To Hell and Back

For many people, the next road trip is only an excuse to secure another snow globe for the ever-expanding collection.

Prompted by the fascinating request to “Go to hell, and bring me back a snow globe,” we did just that.

A snow globe holding a hand, holding a snow globe which is holding a hand. It’s like M.C. Escher and Stephen King joined forces on the set of the Matrix. Okay, that’s a stretch, but a tiny real snow globe in the hand inside a small snow globe in another hand, inside a snow globe in YOUR hand … see what we did there?¬† Snow globe times infinity.

 

Custom snow globe with rich red, gold and black glitter, custom sculpted hand holding tiny glass snow globe with iridescent white sparkles and “snow” bits. Charred wood base.
All photographs and designs copyright (c) Camryn Forrest Designs, Denver, Colorado USA.

 

Family Reunion – Time Flies

Many of us have two types of family reunions: the one that exists only in the imagination, where everyone is relaxed and sits around enjoying homemade meals (with nary a dish to be washed, and nobody flitting about the kitchen and missing conversations); and the other type, where folks are coming and going and rushing around and making/breaking plans with lots of “be back soon” and “we should catch up sometime” commentary as the minutes and days whiz by.

Sometimes, despite the desire for the union of the reunion, people just seem to be moving in opposite directions, even living on different planes of reality, as it were. Families are fluid by nature; they don’t sit still for long.

And so, with a nod to the imagination of M.C. Escher, Family Reunion.

 

 

One of a kind snow (sparkle) globe with hand-fabricated staircase and vintage figures scurrying about. When shaken, the liquid-filled globe shimmers with gold dust, only slightly prettier than we imagine the sands of time. Images and design copyright (c) 2016 Camryn Forrest Designs, Denver, Colorado  USA.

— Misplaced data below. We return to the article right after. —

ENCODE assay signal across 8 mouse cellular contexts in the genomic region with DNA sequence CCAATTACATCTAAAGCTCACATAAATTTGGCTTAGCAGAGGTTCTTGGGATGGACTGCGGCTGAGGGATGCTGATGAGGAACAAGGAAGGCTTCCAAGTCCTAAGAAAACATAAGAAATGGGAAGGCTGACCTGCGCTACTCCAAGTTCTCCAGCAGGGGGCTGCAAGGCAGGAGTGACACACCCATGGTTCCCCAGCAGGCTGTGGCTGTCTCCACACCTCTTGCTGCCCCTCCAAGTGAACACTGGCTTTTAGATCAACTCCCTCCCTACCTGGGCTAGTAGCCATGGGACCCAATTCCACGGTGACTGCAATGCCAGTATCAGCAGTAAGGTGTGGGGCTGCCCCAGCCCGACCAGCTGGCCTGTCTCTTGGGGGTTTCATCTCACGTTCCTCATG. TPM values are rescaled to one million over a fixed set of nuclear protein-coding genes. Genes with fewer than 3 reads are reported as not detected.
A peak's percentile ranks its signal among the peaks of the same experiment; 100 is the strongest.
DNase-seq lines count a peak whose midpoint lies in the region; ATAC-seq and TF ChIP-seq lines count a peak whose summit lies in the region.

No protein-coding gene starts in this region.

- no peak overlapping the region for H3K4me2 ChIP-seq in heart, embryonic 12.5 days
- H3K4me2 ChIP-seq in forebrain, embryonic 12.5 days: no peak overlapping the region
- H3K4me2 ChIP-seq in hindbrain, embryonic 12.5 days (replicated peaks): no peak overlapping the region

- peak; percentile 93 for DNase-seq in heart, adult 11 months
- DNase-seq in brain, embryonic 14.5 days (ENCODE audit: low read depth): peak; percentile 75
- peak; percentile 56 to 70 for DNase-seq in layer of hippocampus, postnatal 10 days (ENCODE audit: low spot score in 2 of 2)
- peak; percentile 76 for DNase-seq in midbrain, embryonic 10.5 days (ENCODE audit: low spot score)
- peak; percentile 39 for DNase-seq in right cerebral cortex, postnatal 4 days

Point of View (snowglobe)

Point of View¬† is a one of a kind custom snow globe with a nod to the drawings of M.C. Escher — only it’s in 3-D.

While Escher used carefully drawn angles and tricks with perspective to create impossible structures in which people marched endlessly — defying gravity — in a snow globe, I realized an artist has no limitations imposed by the laws of physics. The impossible becomes reality. When you make art, you can make your own rules.

On a tiny custom staircase, determined human figures march upward, downward, sideways and in their own plane and space; if you turn the globe upside down, or on its side, you’ll see the tiny world from a different “Point of View.” One lone gentleman sits atop his staircase, perhaps pondering which way to go.

The one-of-a-kind snow globe is finished with an engraved plate (black over brass) and the title, affixed to the black base. When shaken, a light shimmer of gold dust changes the scene, and settles again, outlining the planes and edges of each stair.

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